Learning how to sail a small catamaran(also known as beach cats) can be the beginning of a new and exciting chapter in your life. It gives you the freedom to comfortably explore the waters, which offers a stimulating and relaxing sensation. If you’re interested in learning how to sail, it is advisable to start with a small catamaran.
To sail a small catamaran (beach cat), first, familiarize yourself with the catamaran’s essential parts and common sailing terminologies. Understand how it works and equip yourself with the necessary sailing gear. Additionally, you’ll need to understand the points of sail, how to steer, turn, and stop the cat.
This guide outlines what you need to know about sailing a small catamaran. Read on to learn more on:
- What is a catamaran?
- Understanding how a catamaran works
- Getting equipped
- Sailing basics
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Understanding a Catamaran
The first step in learning how to sail a small catamaran is to understand its essentials. We begin by looking at what a catamaran is, its essential features, and some standard sailing terms. Understanding the necessary parts of a cat and sailing terminologies helps with communication when sailing.
What Is a Catamaran?
A catamaran is a famous multi-hulled water vessel that features two parallel hulls and sails. Catamarans vary in size and shape, depending on the model and design. However, here we’re looking at the small catamarans (a.k.a. beach catamarans) and how to sail them.
Parts of a Small Catamaran
Below are the essential parts of a catamaran regardless of its model or design:
- Hull: It is the main body of the cat. It has a symmetrical shape, which reduces the drag caused by water friction.
- Tiller: It is a handle or bar that turns the catamaran’s rudder.
- Rudder: An underwater vertical moving board often turned using a tiller (or steering wheel) to initiate movement.
- Keel: It is a centreline attached below the hull running from the front (bow) to your cat’s back (stern). The keel offers stability to the cat and reduces the chances of it capsizing.
- Mast: A long pole set upright from the center of the boat to support the sails.
- Mainsail: It is the most critical sail on a cat that is attached to the mast.
- Foresail: Also known as the jib. It is a sail that fits into the foretriangle of the mast.
- Boom: This is a horizontal pole attached to the mast used for extending the foot of the mainsail.
Full interactive guide on catamaran parts? Check this out!
Common Sailing Terminologies
Now let’s look at some terms to add to your sailing vocabulary.
- Point of sail: The direction of your cat relative to the wind.
- Port: When facing forward, your cat’s left side is referred to as the port.
- Starboard: Refers to anything to the right of your cat when you are facing forward.
- Bow/ stern: The front and back of the catamaran, respectively. Additionally, you can refer to the bow as ‘forward’ and the stern as ‘abaft/ aft.’
- Tack: Changing the direction of your cat by turning the bow through the wind.
- Jib (gybe): Turning the stern of your cat through the wind to change direction.
- Heeling: A situation where the wind pushes your cat as it leans over in the water.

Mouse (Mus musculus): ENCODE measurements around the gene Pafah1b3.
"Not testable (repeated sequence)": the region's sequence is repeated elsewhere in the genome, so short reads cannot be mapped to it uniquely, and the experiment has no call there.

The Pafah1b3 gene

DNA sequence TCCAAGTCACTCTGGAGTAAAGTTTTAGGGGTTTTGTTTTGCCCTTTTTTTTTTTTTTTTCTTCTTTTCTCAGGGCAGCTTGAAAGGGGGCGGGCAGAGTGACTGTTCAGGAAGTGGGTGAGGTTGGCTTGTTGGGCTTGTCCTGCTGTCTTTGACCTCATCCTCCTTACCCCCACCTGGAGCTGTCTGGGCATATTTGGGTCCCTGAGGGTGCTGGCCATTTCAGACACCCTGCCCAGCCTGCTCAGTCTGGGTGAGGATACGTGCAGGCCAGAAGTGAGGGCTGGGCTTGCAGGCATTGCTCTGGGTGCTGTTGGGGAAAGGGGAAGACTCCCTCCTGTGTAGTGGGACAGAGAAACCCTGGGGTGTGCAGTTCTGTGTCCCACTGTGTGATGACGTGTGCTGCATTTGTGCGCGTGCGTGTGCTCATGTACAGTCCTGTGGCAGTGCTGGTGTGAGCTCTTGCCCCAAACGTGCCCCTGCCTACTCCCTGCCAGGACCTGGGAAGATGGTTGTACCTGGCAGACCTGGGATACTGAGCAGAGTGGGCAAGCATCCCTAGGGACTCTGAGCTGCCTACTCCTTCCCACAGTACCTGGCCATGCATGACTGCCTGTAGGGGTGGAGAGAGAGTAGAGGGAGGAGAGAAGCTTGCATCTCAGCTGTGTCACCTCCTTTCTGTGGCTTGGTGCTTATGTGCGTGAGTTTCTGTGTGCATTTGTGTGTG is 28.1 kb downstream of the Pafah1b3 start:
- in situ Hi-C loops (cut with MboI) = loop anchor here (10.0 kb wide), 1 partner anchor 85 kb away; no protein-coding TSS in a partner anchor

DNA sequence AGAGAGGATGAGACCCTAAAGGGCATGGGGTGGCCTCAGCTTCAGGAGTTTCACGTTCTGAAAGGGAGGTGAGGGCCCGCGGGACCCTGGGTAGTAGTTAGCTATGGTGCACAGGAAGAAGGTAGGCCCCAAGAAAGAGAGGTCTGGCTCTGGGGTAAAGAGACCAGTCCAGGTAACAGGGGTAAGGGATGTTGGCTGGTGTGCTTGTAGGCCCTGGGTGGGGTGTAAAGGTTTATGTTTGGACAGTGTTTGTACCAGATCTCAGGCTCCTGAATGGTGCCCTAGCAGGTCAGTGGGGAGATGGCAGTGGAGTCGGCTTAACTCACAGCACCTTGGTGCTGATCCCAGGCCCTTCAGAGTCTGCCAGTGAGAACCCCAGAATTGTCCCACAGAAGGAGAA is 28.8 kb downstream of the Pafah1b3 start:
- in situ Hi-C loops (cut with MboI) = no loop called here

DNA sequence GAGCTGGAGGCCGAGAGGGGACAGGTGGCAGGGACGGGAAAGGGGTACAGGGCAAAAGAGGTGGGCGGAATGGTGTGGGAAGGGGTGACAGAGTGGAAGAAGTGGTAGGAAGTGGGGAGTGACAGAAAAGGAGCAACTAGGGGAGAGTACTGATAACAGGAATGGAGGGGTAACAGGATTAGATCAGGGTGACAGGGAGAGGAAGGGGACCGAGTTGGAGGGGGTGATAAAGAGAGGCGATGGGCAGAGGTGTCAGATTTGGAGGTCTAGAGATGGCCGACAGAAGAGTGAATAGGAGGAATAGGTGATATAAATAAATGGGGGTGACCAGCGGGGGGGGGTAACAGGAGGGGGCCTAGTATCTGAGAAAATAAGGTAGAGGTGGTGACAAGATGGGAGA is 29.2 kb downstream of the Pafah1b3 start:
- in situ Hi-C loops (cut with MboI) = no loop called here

- Windward: The side of your catamaran that is closest to the wind. It can also be defined as the direction upwind from the point of reference.
- Leeward: The side of your cat far away from the wind. It is the direction of a cat upwind from the point of reference.
- Aboard: On or within the catamaran
- Halyards: Ropes used in raising or lowering the sails on the mast.
- Sheets: Are ropes that control the angle of the sails relative to the wind’s direction.
Learning How a Small Catamaran Works
After gaining knowledge of parts of a cat and the common sailing terms, the next step is to understand how the catamaran works. Here, we’ll look at how the wind gets your catamaran moving.
As the sail of your small catamaran fills with wind, it forms an airfoil that propels your cat. Your sails play the most significant role in keeping your cat moving. As a result, you have to pay much attention to their positioning relative to the wind.
You start by raising the sails using the halyards. The mainsail (the sail closest to the stern) should be raised first, followed by the jib (the sail closer to the bow). With your sails raised, you should then trim them relative to the direction of the wind. By trimming your sails, you position them at an angle where they capture more wind.
As a newbie, you should first learn raising and trimming the mainsail before the jib because you will use it more when sailing your small catamaran.
However, you should note that you don’t rely solely on the sails and the wind to get your catamaran moving. You should also use the tiller to move and control the rudder. This way, you will be in a position to angle your cat in your preferred direction.
As you continue sailing, the wind’s direction keeps on changing. As a result, you should use sheets to trim your sails while tacking and jibing with respect to the wind’s direction changes.
After learning how a catamaran works, you are a step closer to practicing in the waters. However, before this, you need to prepare yourself by getting the right sailing gear. Your instructor should advise you on the right clothes and safety equipment.